Book review: What’s eating your child?

Posted on June 25, 2012 
Filed Under Anita, Book Review, The Star

By Anita Matthews

Published in Parenthots, The Star on June 25, 2012 as Behaviour problems that start with the diet

WHAT’S EATING YOUR CHILD?
By Kelly Dorfman, MS, LND
Publisher: Workman Publishing

The adage “you are what you eat” is true and the more I thumbed through Kelly Dorfman’s book What’s Eating Your Child?, the more I agreed with it.

Dorfman is a nutritionist who has turned her career into a vocation as she guides picky eaters into proper diets, better behaviour and improved lifestyles. But take note that not all the stories that Dorfman tells have a fairytale ending.

What we, and our children, eat does have an impact on how we behave. Most of us are familiar with children who suffer from lactose intolerance or are allergic to nuts; but to realise that the common flour, rice or meats too impact behaviour is alarming. The sad news is the finding from the American Medical Association - chronic health conditions, obesity, asthma, behaviour and learning problems among children increased 14% between 1994 and 2006.

It is no secret that some form of flavouring, colouring or chemicals enters the food chain before it arrives at the dinner table. While it is widely perceived that the level of such inorganic content is minimal, its consumption over a period of time does affect the body. Regularly consuming snacks and fizzy drinks among toddlers are instances that have found links with obesity.

The situation is compounded as parents not only need to deal with obese children but also behavioural issues caused by artificial sweeteners, dairy and gluten content in food. Substitutes like soy milk do not provide the answers, either.

Monitoring meals

Where do parents begin? Dorfman starts with toddlers as she shares how parents at their wits’ end only seek out nutritionists after exhausting all other medical options in managing their troublesome tots. Like a detective, she traces a child’s journey with meals and subsequent behaviour following the meal. In fact, she encourages parents to do some sleuthing to find out if their child’s problem is due to his diet.

Not all cases are clear-cut with instances where gluten or dairy intolerance is a cause of poor and lethargic behaviour among children. In some instances, it was a missing mineral from their diet, such as zinc or magnesium or fish oil. Some cases did take her a while to get to the root cause as she painstakingly pored through a child’s daily diet and routine.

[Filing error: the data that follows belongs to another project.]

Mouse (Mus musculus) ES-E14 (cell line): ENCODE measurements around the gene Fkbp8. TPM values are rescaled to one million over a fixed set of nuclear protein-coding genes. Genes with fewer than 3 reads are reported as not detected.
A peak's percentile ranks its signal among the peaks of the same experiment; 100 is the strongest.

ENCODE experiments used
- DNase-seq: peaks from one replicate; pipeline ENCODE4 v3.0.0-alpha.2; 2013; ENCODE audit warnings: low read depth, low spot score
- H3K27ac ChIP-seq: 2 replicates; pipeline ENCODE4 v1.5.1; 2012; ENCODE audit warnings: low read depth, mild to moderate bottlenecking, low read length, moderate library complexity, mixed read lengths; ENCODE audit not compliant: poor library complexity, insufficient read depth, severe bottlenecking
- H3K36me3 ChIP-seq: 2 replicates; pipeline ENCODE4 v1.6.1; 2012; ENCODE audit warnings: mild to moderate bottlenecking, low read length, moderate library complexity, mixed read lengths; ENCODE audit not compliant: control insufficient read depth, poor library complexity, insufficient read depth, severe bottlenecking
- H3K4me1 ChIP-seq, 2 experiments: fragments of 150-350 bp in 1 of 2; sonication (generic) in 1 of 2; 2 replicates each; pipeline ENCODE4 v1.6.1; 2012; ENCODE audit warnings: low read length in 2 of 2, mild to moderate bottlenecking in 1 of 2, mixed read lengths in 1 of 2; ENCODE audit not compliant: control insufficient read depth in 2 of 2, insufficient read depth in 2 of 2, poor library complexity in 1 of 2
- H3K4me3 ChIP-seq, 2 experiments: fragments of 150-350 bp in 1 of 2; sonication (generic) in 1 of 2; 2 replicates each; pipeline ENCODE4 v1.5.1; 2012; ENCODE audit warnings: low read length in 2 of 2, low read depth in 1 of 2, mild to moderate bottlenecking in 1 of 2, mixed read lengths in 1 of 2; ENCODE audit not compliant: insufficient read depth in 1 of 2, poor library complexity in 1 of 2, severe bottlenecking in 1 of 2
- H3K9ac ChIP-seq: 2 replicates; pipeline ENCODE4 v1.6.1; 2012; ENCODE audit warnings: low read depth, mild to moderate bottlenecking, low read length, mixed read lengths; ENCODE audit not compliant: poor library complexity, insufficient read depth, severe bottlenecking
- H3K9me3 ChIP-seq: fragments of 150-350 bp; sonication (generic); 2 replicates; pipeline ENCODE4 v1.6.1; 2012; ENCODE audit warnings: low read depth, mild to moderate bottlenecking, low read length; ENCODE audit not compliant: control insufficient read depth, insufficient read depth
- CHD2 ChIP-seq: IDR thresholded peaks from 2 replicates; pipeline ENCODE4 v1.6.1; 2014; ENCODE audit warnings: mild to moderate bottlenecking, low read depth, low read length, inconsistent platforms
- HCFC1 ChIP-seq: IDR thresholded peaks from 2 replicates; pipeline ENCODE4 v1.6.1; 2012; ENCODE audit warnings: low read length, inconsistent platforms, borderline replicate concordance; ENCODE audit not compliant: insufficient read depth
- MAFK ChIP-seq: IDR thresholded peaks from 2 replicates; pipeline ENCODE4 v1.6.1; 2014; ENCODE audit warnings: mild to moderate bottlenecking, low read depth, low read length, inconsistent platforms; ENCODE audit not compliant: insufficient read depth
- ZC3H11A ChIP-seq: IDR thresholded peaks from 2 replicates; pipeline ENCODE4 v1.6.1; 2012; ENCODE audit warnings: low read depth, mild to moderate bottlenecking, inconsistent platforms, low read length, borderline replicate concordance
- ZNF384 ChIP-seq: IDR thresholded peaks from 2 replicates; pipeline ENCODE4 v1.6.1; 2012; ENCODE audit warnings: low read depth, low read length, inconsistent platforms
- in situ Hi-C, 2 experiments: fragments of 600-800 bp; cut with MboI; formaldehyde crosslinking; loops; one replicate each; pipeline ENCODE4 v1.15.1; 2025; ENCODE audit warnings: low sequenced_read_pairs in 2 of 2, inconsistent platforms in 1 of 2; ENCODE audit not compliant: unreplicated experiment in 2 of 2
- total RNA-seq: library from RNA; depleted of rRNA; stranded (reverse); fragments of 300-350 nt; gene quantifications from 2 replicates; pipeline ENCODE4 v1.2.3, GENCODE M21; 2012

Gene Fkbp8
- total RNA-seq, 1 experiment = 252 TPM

In monitoring meals, Dorfman encourages parents to look at the source of the food – fresh, frozen, canned, TV dinners and more – as the content makes all the difference. For example, fresh food that is not 100% organic is not necessarily nutritious yet frozen peas are a great source of folate. She also suggests that parents pay close attention to how their children behave. According to Dorfman, children behave badly when they feel insecure and unhappy.

To back her argument, Dorfman lists a series of encounters she had with children and their eating habits. The first story was about a picky four-year-old named Tom. Although Tom and his twin sister ate the same food, Tom had crazy mood swings, difficulty sleeping and fell ill frequently. Dorfman’s investigation found that Tom was not allergic to milk but that his body could not digest casein, a protein contained in milk. This caused his airways to be stuffed, impairing his sense of smell and taste.

A week after removing dairy products from Tom’s diet and substituting them with calcium and multivitamin tablets, his diet improved to include meats and vegetables. Tom’s cranky behaviour ended as well, much to his mother’s delight.

In each chapter, Dorfman recounts her experience treating children with behavioural and dietary issues. The experiences have similarities yet are unique as there are no two children with the exact same issue. One of the stories was about a 14-year-old girl named Shane who constantly had tummy aches. In most cases, this could be due to lactose intolerance but in Shane’s case, it was severe gluten intolerance.

It would be easy to fix the diet of a four-year-old but a 14-year-old? Dorfman walked Shane’s mother and sister (both also were found to be gluten intolerant) as they progressively changed their diets to gluten-free products. Shane’s discipline benefited her and she thrived. Sadly, her mother and sister preferred to live with the pain than adopt the new diet.

In each story, Dorfman also shares tips on how parents can implement a simple programme to recalibrate the child’s diet for them to thrive. The process is simple but implementation takes time, effort and discipline. At the same time, she also advocates the consumption of zinc, magnesium, quality vitamins and probiotics to supplement the diet. This is because some of these nutrients and minerals are not found in all foodstuff.

The next time your child throws a tantrum, peek at the plate. The reason could be starring right out at you.

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